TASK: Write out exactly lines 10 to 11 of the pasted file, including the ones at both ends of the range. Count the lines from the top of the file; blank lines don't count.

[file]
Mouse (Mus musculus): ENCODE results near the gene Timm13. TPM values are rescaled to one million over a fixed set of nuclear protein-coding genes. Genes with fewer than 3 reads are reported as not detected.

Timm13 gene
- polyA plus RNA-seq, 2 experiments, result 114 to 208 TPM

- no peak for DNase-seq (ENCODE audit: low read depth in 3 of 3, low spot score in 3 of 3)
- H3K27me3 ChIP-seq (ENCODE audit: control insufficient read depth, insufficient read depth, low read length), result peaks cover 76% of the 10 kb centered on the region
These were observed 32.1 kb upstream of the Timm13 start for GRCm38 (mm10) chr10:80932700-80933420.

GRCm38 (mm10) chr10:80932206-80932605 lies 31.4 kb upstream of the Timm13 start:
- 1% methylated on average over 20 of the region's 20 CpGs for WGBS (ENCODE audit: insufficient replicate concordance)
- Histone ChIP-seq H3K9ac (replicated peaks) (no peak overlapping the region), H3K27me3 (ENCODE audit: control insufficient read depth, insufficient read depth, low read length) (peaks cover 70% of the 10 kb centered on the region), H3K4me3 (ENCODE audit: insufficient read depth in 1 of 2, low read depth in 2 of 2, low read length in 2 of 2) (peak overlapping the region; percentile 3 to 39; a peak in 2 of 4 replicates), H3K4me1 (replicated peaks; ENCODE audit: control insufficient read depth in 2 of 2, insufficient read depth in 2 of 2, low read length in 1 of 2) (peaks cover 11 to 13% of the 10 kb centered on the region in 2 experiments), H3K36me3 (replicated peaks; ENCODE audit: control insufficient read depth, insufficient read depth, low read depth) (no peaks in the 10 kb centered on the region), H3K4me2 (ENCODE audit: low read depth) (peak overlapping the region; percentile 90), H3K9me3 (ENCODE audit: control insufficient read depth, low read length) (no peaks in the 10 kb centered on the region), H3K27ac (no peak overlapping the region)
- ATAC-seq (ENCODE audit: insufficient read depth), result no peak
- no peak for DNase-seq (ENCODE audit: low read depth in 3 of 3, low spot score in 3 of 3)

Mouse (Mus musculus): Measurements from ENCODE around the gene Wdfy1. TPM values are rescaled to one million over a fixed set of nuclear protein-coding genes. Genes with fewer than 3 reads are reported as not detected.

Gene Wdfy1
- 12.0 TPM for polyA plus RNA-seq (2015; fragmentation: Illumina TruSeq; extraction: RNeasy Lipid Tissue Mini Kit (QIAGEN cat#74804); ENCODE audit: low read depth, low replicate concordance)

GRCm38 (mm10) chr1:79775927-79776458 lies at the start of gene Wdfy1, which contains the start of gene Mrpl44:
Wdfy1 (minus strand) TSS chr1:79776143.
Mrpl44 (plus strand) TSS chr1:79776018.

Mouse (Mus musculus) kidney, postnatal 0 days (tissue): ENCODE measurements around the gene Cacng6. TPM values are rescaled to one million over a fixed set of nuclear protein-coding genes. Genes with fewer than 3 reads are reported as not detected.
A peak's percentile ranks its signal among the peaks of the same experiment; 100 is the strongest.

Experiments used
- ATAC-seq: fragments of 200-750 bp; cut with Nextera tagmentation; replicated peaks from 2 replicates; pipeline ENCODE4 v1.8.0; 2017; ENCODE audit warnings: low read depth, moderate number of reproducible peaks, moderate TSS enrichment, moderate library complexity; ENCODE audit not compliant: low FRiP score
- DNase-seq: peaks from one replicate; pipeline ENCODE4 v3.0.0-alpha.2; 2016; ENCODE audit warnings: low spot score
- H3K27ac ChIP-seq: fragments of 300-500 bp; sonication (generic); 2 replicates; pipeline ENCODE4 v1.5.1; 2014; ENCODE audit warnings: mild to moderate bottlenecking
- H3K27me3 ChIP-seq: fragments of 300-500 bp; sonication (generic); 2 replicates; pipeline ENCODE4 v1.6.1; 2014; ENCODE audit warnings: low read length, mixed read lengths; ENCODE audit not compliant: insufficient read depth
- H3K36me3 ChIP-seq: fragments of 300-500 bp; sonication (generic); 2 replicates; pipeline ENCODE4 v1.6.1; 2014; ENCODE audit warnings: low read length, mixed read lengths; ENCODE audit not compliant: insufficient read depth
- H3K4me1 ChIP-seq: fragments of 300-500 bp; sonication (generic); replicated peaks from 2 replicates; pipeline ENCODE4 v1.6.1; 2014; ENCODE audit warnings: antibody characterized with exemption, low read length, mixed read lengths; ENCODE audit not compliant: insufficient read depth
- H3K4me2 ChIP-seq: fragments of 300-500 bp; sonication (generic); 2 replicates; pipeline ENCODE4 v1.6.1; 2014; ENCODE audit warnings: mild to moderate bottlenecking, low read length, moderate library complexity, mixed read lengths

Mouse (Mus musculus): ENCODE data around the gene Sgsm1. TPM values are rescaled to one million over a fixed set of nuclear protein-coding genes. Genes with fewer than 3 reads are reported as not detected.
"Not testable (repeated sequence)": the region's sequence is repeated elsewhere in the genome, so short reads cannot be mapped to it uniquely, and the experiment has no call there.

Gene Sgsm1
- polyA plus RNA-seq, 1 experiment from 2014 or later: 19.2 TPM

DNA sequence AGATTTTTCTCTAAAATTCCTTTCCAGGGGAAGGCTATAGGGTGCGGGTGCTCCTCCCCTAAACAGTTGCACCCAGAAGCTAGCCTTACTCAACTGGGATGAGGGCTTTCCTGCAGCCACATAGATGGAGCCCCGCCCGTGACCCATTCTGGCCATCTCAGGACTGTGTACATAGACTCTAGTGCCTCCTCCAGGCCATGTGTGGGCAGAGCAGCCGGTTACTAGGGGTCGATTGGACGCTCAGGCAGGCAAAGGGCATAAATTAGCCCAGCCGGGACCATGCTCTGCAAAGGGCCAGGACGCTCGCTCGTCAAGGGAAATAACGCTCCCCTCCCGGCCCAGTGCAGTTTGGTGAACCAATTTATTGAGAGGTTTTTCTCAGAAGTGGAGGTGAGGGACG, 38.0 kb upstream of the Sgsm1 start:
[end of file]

- ATAC-seq (ENCODE audit: insufficient read depth), result no peak
- no peak for DNase-seq (ENCODE audit: low read depth in 3 of 3, low spot score in 3 of 3)